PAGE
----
Will backyard chickens become part of our “100-mile diet?”
That’s become an option for more Albertans, as cities reconsider bylaws banning the birds. Now the issue has been revived in Lethbridge, with city council being asked to allow a maximum of four hens. Students at Lethbridge College have been debating the issue as well — and they want to learn what city residents are thinking about the idea. In a few months, they’ll find out.
“The topic has really got the students critically thinking,” says political scientist Faron Ellis. “It’s something almost everyone has a conversational interest in.”
So students who are part of Ellis’ long-running Citizen Society Research Lab will be asking that question this winter. It will be part of the research facility’s annual public opinion survey of Lethbridge residents — along with questions on voting intentions, marijuana use and other social issues.
The wording of the question, Ellis says, will depend on whether council has reached a decision on the issue, or it’s still up in the air.
He points out six years ago, when some Lethbridge residents were seeking a bylaw change to allow backyard poultry, there was no suggestion that owners could allay neighbours’ concerns by raising just four hens — and no roosters. A poll taken that year showed just 4.1 per cent of the city residents polled — and five per cent in Coaldale — were strongly supportive. But 20.6 per cent in Lethbridge said they were opposed, while a further 52 per cent were “strongly opposed.”
Garden bounty to help others
Lethbridge wildlife have enjoyed some nibbles. But on Monday, volunteer gardeners harvested about 1,000 pounds of vegetables to be shared by local families and students.
For the fourth summer, seniors from the city’s Bhutanese community planted, cultivated and then dug up potatoes, squash and other vegetables in a garden at Lethbridge College. Their results of their efforts will be shared by the Lethbridge Food Bank and a parallel service run by the college students’ association.
For the seniors, “It’s a sense of giving back to the community,” says Marlene Cocken, a program manager with the Immigrant Services branch at Lethbridge Family Services.
“They have pride and passion for gardening,” she points out, learned many years ago in Asia.
Some are now 80 or older but Cocken says they’ve caught a bus to the college, day after day during the growing season. Some have also cultivated a garden at their home.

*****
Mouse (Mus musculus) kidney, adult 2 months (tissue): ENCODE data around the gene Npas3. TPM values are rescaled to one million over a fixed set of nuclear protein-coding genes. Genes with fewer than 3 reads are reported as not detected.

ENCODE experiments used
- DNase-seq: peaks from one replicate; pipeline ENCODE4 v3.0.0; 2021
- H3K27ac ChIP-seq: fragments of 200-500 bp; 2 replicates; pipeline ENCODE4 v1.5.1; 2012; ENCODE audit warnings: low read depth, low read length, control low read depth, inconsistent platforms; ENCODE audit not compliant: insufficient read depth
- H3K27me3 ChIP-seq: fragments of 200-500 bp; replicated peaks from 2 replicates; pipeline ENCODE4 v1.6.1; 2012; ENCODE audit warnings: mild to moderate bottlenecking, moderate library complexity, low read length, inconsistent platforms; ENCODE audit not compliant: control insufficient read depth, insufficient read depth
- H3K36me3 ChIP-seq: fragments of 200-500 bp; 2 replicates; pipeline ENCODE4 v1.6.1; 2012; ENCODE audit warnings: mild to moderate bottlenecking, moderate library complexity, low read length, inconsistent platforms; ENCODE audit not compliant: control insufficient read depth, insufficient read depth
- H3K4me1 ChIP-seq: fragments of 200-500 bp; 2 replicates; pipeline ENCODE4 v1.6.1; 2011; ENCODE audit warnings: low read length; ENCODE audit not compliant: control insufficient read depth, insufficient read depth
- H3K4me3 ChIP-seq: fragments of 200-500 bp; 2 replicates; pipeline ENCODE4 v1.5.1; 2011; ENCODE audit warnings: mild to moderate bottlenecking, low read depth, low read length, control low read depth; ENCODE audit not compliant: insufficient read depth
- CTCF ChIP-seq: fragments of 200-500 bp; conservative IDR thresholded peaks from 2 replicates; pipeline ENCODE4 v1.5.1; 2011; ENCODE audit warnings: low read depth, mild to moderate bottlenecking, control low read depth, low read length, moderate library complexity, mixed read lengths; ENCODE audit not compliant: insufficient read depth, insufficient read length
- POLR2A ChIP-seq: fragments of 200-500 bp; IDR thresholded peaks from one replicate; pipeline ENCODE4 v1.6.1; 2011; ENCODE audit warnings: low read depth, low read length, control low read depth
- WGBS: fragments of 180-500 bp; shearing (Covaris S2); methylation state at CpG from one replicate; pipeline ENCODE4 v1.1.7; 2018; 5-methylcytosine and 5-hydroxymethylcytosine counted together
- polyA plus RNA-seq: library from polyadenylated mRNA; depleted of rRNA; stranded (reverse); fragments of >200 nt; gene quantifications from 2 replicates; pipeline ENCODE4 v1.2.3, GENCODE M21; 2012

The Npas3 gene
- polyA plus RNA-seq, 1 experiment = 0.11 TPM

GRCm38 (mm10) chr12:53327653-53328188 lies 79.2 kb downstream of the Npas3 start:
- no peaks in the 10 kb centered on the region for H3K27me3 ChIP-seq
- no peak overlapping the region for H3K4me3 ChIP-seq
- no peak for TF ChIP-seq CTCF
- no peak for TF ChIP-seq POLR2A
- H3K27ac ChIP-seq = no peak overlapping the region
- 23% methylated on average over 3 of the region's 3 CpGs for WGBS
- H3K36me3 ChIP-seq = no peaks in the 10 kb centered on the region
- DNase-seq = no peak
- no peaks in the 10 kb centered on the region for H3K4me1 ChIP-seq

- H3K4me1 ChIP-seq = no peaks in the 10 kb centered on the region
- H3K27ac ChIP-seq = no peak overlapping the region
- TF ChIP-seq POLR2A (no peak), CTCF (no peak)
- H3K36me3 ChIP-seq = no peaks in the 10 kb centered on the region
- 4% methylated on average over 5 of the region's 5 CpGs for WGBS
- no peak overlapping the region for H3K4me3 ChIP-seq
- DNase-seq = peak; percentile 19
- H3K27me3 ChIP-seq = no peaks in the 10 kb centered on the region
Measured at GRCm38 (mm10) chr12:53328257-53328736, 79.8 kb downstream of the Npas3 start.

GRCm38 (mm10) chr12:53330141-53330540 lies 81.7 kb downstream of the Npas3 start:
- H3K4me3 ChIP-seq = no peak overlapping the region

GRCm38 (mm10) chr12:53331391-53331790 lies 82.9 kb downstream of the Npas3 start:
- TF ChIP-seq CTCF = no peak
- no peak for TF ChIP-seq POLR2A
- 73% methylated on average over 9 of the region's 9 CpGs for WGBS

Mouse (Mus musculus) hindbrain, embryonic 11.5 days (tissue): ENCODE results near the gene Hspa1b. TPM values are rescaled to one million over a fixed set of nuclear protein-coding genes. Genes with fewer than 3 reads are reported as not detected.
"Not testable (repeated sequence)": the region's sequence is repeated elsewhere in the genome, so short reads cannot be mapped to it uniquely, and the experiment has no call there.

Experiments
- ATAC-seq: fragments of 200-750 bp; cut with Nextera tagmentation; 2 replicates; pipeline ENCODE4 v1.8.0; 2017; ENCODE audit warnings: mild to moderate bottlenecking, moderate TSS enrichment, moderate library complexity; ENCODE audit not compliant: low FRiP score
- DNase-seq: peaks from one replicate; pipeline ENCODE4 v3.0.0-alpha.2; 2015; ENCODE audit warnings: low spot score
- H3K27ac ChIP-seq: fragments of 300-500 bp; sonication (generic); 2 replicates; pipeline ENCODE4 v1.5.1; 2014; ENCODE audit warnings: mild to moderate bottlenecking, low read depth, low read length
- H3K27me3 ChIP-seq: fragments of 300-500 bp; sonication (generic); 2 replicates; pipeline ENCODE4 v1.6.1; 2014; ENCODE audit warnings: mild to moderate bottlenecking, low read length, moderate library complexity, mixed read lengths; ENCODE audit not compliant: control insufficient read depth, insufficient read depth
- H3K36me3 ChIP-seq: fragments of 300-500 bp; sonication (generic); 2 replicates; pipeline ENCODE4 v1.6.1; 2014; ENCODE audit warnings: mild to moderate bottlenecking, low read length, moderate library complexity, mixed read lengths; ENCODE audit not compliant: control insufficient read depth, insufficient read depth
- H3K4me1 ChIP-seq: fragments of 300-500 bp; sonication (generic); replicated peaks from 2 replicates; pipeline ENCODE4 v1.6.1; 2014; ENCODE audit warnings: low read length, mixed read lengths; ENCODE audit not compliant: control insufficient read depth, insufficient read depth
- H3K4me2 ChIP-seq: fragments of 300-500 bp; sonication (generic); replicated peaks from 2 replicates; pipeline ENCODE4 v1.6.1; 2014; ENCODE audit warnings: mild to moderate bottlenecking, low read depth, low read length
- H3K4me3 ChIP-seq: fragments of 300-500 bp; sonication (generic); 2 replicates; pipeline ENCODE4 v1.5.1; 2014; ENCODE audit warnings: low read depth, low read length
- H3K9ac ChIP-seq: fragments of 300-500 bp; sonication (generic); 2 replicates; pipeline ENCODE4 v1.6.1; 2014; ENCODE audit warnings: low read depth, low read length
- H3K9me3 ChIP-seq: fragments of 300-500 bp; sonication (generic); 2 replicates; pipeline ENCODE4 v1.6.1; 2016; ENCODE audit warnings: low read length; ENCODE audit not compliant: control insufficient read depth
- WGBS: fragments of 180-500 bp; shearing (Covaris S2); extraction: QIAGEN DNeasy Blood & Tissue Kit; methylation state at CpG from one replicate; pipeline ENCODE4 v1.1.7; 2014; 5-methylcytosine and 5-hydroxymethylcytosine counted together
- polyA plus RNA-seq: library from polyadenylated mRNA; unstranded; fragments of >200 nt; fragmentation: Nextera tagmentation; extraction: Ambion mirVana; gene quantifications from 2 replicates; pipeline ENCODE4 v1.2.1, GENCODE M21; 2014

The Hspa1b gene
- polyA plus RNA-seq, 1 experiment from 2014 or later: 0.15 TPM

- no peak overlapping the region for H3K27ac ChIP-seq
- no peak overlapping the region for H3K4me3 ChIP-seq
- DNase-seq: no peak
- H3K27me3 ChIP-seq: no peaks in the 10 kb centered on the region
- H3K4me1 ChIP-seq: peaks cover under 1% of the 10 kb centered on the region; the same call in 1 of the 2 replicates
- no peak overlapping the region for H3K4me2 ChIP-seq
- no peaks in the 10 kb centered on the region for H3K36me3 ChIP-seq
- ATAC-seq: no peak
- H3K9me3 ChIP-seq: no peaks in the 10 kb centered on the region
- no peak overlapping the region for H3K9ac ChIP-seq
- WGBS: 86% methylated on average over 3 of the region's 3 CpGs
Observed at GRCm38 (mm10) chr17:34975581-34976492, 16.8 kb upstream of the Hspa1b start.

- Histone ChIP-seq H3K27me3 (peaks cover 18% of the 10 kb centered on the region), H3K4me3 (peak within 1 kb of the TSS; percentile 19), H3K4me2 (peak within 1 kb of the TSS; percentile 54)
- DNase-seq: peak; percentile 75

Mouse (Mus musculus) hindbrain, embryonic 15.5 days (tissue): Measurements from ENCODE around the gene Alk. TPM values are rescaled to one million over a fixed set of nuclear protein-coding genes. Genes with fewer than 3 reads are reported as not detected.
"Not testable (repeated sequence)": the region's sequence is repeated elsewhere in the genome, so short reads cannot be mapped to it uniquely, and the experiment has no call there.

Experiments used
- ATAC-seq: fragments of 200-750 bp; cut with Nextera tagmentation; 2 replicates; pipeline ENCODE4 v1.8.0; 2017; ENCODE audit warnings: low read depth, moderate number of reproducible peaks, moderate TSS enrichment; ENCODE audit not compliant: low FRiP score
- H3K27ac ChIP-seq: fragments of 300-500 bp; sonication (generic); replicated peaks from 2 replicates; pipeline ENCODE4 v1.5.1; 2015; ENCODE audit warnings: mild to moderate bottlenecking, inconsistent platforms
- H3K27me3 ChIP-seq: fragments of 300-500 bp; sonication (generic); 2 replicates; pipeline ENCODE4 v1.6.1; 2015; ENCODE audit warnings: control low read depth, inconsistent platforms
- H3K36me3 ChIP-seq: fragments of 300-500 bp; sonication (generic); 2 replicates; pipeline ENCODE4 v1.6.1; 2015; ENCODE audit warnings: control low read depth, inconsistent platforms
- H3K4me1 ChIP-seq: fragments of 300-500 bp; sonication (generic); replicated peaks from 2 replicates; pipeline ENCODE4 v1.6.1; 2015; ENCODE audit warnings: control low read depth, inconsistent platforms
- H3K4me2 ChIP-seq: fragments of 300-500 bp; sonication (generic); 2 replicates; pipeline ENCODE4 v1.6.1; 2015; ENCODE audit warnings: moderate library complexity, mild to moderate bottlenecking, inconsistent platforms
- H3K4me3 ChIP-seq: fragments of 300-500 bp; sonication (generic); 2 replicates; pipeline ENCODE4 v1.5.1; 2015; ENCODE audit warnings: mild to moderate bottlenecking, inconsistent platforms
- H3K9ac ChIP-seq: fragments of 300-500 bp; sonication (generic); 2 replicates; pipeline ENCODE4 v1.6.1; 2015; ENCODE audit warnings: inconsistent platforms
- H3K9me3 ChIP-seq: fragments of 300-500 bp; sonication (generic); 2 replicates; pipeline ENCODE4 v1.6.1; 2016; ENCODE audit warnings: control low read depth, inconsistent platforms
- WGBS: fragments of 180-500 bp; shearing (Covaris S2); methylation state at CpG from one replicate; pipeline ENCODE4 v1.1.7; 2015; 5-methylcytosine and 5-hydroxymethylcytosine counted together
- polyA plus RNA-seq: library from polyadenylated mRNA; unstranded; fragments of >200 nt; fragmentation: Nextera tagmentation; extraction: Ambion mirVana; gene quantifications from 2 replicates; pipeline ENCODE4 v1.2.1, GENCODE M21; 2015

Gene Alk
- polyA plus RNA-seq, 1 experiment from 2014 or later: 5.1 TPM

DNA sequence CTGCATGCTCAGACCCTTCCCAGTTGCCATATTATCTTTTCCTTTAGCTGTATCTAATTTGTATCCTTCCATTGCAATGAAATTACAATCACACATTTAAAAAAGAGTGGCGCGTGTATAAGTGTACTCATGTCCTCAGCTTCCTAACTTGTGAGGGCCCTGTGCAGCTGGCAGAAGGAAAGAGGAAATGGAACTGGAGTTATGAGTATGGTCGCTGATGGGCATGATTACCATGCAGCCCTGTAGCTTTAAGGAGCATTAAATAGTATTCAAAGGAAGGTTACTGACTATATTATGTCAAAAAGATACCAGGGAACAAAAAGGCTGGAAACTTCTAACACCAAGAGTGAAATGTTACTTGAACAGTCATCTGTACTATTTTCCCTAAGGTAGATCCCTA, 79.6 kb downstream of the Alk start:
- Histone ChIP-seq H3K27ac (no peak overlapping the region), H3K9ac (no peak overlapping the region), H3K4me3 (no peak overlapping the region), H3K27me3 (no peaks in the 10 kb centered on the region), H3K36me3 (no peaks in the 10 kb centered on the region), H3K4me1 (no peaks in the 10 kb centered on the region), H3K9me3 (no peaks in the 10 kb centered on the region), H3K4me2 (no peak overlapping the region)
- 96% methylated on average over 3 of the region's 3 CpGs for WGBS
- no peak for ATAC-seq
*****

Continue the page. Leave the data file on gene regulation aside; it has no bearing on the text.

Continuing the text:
Over the summer, she says, they’ve contended with the weeds, the heat and the intruders. Ground squirrels have found their way through barriers around the garden, she adds — and deer have jumped over the fences.
Taking stand against violence
About 80 walkers came out to the YWCA’s Walk a Mile in Her Shoes event at the Galt Gardens Friday to raise awareness of the issues of domestic and sexual violence in the community, and to raise some much-needed funds for the YWCA’s Harbour House shelter.
“Each and every dollar which is raised at this event goes toward sexual and domestic violence programs,” explained YWCA CEO for Lethbridge and District Jennifer Lepko. “So there is a lot of Harbour House programming this goes to. It actually goes to support women and children who are fleeing violence.”
While lighthearted in spirit, Walk a Mile in Her Shoes never loses sight of those still suffering domestic or sexual violence in the community. This year, each walk participant was given a bib to wear with the number 2,049 on it — the number of women and children Harbour House had to turn away last year because IT simply did not have the facility size to shelter all of them.
“When I say turn away I mean we didn’t have a safe bed for them,” explained Lepko. “We were full, and that is really disheartening. They are running from terror and showing up at our doorstep possibly just in their pajamas, or just the clothes on their backs, and we may not have a bed for them … That’s really something we are working on — to expand our services, especially for our women’s shelter.”
Jaxan Tattrie, a first year Criminal Justice student with Lethbridge College, adorned a pair of gold pumps to take part in the walk. He admitted he wasn’t very comfortable walking in the pumps, but felt his short-term discomfort was a fair trade-off for the awareness he was helping to raise.
“I just feel it is a really great cause to help out, and I think it is an issue which definitely needs to have spotlight shined on it,” said Tattrie. “I hope today’s walk shows there are people willing to take a stand against domestic violence, and show those who commit it that it is not acceptable.”
Blackfoot flag flies at U of L
The Blackfoot Confederacy flag will now permanently fly at the University of Lethbridge.
On Thursday morning on campus, a flag raising ceremony was held with officials saying the U of L is honoured by its relationship with the local Blackfoot community and proud to be located on traditional Blackfoot territory.
“The relationship we have traditionally fostered with the Blackfoot community has taken on increased significance since the Truth and Reconciliation Commission of Canada (TRC) released its historic reports and findings,” said Mike Mahon, U of L President and Vice-Chancellor, in a news release. “While we have long valued our role as leaders in creating opportunity for Indigenous populations, we recognize there is much more to be done and are eager to contribute to reconciliation efforts.”
“This is a historic occasion for the University of Lethbridge as the institution continues to work towards its commitment to the TRC’s Calls to Action and creating a safe and inclusive atmosphere on campus for Indigenous students,” said Roy Pogorzelski, director of Indigenous Student Affairs, in the release. “The raising of the Blackfoot Confederacy Flag is an ongoing territorial acknowledgement that the U of L is situated on Blackfoot territory, and is a strong step towards creating a campus of reconciliation.”